A jury of seven men and five women began deliberating Bill Cosby's fate in his sexual-assault retrial Wednesday.

"You're going to do justice in the case of Commonwealth v. William H. Cosby," Judge Steven T. O'Neill told the jurors after instructing them on the charges against the entertainer.

O'Neill sent the jurors to a deliberation room just after 11 a.m. to determine whether Cosby is guilty of drugging and molesting Andrea Constand in 2004 at his Cheltenham home.

By the time they went back to their hotel for the night after 10 hours of work, the jurors had asked several questions of the judge.

The first, less than two hours into deliberations: "What is the legal definition of consent?"

O'Neill told the jurors that he could not answer that question and that they must "decide what that means to them" if it is not defined in the written charges against Cosby.

Jurors also asked to listen again to Cosby's own words in a deposition from Constand's civil lawsuit against him, in which he described the encounter with Constand and spoke about obtaining Quaaludes with the intention of giving them to women he hoped to seduce. A detective had read the deposition testimony at trial.

Later, jurors asked to rehear the full testimony of Marguerite Jackson, the defense team's star witness, who testified at trial that Constand told her she planned to fabricate sexual-assault allegations against a celebrity to make money. Prosecutors had sought to discredit Jackson by suggesting she had changed her statements over time; jurors also asked to review the statements Jackson gave to private investigators, but O'Neill told them they could not. They will hear Jackson's testimony Thursday morning.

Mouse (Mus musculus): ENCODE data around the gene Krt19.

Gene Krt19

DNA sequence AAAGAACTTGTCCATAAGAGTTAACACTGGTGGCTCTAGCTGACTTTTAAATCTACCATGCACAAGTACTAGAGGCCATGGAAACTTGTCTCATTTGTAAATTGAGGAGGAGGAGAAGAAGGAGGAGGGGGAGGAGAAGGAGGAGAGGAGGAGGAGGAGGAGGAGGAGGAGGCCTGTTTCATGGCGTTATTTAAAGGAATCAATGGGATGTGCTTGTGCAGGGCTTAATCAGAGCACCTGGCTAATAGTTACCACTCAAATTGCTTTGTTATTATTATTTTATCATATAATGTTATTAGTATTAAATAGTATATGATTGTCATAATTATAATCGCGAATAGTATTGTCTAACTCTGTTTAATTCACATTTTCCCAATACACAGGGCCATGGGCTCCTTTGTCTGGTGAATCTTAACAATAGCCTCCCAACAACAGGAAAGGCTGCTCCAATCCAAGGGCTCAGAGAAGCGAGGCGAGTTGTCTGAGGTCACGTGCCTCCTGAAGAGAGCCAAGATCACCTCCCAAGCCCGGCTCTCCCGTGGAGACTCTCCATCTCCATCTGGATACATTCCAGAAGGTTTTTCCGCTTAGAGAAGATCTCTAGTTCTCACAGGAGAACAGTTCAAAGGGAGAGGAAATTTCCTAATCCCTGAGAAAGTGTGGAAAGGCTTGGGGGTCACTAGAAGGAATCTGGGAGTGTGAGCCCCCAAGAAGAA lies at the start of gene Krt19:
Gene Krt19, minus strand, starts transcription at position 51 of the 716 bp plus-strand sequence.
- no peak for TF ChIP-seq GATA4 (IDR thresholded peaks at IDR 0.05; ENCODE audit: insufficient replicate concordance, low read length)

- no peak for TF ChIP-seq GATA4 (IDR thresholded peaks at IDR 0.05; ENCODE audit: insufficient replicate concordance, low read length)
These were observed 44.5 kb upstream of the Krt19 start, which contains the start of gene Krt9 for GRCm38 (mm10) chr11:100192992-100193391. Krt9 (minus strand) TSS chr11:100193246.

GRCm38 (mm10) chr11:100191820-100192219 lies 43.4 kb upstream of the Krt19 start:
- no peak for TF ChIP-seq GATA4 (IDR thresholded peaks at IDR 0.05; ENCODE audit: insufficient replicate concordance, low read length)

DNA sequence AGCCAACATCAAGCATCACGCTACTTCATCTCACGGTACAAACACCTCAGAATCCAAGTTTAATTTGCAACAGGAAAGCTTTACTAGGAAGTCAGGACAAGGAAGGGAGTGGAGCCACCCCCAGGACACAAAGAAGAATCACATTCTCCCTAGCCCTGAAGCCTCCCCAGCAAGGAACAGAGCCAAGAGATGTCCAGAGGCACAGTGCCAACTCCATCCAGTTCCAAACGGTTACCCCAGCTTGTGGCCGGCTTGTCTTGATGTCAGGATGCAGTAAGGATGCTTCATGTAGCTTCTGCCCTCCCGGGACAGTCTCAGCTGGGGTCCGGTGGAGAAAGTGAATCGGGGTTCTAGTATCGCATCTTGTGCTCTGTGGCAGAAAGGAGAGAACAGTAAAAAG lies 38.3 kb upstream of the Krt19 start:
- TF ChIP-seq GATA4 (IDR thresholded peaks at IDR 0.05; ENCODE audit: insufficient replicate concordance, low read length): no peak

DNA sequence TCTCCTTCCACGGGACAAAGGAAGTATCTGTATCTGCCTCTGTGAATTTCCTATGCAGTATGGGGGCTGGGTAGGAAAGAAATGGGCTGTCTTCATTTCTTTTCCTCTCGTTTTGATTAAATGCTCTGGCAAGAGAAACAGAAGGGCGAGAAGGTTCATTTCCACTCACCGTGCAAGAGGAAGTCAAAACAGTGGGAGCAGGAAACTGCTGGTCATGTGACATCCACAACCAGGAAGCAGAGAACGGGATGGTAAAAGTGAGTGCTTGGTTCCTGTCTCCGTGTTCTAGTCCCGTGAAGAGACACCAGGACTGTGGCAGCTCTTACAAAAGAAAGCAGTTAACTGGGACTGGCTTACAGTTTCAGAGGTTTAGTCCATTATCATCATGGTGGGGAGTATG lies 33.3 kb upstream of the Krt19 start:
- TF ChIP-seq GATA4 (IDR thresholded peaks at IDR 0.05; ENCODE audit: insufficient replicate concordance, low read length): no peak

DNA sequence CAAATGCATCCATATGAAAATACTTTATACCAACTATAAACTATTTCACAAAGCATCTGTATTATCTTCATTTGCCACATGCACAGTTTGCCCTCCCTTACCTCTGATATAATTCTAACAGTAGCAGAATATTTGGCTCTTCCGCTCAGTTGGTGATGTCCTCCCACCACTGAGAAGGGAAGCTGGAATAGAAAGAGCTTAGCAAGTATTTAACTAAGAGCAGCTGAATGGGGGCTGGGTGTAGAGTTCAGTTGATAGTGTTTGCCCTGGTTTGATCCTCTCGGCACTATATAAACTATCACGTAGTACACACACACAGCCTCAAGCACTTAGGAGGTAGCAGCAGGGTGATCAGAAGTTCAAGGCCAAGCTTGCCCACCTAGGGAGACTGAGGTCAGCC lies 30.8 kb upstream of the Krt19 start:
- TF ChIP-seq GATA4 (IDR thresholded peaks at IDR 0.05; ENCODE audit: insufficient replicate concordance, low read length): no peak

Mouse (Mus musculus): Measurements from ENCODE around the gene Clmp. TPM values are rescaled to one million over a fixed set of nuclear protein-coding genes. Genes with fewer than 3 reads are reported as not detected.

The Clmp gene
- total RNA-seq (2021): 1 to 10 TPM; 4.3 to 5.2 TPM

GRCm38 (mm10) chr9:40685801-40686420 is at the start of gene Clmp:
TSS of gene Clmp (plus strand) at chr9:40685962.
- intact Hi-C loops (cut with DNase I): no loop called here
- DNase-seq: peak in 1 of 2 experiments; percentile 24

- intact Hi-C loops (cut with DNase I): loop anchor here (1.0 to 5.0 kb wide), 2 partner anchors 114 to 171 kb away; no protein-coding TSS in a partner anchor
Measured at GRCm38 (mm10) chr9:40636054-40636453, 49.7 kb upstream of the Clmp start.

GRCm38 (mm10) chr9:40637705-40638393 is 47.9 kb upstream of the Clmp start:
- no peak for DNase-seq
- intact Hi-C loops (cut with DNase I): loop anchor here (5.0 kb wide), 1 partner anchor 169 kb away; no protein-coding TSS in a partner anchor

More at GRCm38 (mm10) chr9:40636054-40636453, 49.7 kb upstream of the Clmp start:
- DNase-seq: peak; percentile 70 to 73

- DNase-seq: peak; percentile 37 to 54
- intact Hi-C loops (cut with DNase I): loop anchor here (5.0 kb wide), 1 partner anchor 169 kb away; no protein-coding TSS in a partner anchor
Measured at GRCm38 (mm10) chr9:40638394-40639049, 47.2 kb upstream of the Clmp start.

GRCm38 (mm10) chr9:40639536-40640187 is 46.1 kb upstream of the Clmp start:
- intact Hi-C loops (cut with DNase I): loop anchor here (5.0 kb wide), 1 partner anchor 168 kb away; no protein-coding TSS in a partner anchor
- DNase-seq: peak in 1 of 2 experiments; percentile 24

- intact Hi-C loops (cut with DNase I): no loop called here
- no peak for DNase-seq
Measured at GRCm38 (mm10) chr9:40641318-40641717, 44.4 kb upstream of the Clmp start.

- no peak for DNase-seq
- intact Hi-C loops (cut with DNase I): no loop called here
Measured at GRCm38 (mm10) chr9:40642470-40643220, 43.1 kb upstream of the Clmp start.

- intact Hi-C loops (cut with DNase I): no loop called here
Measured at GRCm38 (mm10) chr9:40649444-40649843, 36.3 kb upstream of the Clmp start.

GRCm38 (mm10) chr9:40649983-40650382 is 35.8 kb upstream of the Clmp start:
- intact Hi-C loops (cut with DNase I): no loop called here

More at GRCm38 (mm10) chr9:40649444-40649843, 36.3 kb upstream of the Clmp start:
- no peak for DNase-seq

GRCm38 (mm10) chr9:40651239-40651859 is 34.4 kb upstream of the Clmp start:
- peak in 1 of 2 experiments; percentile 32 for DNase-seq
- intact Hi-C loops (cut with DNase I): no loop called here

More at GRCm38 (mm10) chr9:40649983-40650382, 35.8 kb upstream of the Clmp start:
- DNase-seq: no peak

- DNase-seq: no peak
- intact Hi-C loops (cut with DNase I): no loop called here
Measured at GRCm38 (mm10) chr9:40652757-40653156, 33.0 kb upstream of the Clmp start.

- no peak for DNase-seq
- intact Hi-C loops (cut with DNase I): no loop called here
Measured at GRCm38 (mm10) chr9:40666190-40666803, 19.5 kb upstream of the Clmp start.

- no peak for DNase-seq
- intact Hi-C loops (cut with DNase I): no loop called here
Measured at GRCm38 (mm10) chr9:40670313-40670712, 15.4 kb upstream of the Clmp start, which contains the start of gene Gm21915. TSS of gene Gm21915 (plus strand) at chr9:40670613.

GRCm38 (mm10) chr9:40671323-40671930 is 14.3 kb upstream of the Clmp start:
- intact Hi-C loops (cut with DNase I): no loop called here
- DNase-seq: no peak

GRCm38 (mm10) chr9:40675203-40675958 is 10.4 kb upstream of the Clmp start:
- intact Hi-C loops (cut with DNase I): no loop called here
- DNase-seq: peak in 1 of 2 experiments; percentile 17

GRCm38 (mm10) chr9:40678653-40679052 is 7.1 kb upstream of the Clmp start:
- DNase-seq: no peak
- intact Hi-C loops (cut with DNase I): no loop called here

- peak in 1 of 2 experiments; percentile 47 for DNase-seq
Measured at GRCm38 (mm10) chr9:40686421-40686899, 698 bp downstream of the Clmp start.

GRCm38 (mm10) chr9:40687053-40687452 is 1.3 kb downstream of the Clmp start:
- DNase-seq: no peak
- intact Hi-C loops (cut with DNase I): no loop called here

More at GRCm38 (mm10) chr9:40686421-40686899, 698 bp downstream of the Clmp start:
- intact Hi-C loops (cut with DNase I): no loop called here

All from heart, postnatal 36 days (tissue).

The jurors, selected from Montgomery County, have been sequestered since the start of the trial. They heard 12 days of arguments and testimony from more than two dozen witnesses – including Constand and five other women who say that Cosby drugged and sexually assaulted them.

In closing arguments Tuesday, Cosby's lawyers attacked his accusers and portrayed Constand as a con artist who plotted to fabricate allegations against Cosby to make money. Prosecutors said that such attacks are a reason why victims often do not report sex crimes, and described Cosby as a predator who made a habit of using his fame to gain women's trust before drugging and molesting them.

Wednesday marked the second time in less than a year that Cosby's case has been placed in the hands of a jury; a panel from Allegheny County spent 52 hours deliberating last June before declaring it was deadlocked. After the case ended in mistrial, one juror said he was convinced of Cosby's guilt, and another said that he did not believe Constand's testimony.

O'Neill instructed jurors Wednesday that they must not consider the first trial or its outcome — which Cosby's lawyers had mentioned in their closing arguments.

"You may have heard questions or reference to a prior trial in this case," he said. "Any reference or mention is simply not evidence in this case, and you may not consider it as such in your deliberations."

Constand, who was in the courtroom for prosecutors' closing arguments Tuesday afternoon, tweeted a photo Wednesday morning of a statue of "Lady Justice" — a woman holding a scale.

Later, she tweeted a video of herself skydiving: She said she went Tuesday to iFLY, an indoor facility in nearby King of Prussia.

Cosby, 80, leaned back in his chair as O'Neill spent more than an hour reading instructions to the jury Wednesday morning. He took a nap in the courthouse as the jury deliberated Wednesday afternoon, according to his publicist Andrew Wyatt.

As deliberations stretched into the evening, Wyatt stood outside the courthouse and addressed reporters.

"We know they're going to get it right," he said of the jurors. "We have faith in God they're going to get it right."

Cosby is charged with three counts of aggravated indecent assault.

Keep up with every development in Bill Cosby's case with our day-by-day recapstimeline, and explainer on everything you need to know about the case and its major players.